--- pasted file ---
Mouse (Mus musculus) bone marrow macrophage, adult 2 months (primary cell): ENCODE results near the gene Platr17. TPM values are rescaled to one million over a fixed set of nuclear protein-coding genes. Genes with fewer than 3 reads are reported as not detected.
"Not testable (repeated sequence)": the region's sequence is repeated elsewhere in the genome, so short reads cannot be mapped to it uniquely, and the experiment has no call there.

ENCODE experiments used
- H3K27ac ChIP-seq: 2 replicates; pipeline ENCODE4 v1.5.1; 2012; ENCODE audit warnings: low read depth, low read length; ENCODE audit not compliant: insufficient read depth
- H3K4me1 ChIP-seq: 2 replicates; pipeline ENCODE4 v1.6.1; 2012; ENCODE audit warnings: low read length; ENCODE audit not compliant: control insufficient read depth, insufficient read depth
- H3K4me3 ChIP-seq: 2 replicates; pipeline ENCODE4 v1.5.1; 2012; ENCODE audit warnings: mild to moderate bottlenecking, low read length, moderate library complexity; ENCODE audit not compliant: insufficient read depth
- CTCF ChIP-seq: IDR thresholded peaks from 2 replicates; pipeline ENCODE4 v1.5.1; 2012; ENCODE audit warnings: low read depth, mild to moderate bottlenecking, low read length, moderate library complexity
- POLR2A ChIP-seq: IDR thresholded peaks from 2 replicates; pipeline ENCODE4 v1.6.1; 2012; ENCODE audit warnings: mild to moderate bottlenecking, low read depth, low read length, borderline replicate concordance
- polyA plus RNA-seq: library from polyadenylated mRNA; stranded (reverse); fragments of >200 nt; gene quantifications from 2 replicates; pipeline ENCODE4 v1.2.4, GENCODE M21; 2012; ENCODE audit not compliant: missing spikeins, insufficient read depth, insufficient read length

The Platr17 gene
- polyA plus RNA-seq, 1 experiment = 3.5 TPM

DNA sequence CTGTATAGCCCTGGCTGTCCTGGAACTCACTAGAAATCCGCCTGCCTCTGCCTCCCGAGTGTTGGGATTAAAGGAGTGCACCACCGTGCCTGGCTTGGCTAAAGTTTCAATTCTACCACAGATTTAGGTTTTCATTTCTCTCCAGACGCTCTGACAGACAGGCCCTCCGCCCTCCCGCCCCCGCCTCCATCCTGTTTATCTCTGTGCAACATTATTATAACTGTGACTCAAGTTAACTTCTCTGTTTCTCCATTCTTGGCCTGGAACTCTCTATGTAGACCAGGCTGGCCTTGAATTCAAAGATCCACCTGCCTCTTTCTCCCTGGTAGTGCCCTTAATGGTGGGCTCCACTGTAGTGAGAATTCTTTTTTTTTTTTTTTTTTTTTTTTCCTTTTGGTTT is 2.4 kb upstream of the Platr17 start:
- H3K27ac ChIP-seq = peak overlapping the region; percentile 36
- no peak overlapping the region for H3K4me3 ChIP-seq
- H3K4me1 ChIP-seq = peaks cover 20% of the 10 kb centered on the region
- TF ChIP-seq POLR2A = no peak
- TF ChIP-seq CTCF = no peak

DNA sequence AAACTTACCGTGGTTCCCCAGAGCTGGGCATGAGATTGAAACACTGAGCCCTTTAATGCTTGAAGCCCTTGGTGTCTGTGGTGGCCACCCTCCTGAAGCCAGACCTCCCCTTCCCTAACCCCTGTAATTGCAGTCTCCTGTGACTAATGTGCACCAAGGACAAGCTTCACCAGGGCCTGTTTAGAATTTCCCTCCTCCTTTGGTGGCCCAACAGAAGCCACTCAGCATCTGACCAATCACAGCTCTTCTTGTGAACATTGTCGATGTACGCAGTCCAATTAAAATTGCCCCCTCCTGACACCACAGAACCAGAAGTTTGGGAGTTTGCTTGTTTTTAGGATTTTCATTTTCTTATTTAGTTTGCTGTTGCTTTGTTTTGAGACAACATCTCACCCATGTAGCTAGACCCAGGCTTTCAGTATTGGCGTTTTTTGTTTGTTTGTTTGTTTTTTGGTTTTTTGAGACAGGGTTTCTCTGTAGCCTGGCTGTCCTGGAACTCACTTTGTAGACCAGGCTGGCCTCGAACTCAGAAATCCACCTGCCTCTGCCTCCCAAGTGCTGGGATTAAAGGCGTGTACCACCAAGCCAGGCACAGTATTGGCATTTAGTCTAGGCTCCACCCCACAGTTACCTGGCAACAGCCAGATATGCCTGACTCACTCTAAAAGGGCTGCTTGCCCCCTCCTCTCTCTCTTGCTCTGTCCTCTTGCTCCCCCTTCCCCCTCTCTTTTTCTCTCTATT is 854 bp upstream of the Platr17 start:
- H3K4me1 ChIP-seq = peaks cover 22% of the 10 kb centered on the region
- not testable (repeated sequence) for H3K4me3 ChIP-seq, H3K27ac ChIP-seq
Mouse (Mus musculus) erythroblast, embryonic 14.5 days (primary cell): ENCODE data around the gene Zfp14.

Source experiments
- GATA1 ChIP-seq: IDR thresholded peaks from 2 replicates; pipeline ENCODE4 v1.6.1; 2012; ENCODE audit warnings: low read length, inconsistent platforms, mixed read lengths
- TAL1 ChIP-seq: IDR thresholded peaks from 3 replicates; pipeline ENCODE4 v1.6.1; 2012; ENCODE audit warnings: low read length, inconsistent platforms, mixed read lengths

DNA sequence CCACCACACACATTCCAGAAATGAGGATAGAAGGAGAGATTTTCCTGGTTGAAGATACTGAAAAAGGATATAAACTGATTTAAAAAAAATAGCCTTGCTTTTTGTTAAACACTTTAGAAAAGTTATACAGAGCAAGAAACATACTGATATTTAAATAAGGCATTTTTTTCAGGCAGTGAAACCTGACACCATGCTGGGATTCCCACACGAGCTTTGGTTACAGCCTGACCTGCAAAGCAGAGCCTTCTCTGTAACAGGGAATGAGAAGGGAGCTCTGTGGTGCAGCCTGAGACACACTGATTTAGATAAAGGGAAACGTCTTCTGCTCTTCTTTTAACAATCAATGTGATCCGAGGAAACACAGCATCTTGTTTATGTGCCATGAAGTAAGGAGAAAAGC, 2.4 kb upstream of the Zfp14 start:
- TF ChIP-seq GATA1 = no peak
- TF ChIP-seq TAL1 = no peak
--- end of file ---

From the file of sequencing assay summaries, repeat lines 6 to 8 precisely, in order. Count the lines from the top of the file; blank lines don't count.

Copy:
- H3K4me3 ChIP-seq: 2 replicates; pipeline ENCODE4 v1.5.1; 2012; ENCODE audit warnings: mild to moderate bottlenecking, low read length, moderate library complexity; ENCODE audit not compliant: insufficient read depth
- CTCF ChIP-seq: IDR thresholded peaks from 2 replicates; pipeline ENCODE4 v1.5.1; 2012; ENCODE audit warnings: low read depth, mild to moderate bottlenecking, low read length, moderate library complexity
- POLR2A ChIP-seq: IDR thresholded peaks from 2 replicates; pipeline ENCODE4 v1.6.1; 2012; ENCODE audit warnings: mild to moderate bottlenecking, low read depth, low read length, borderline replicate concordance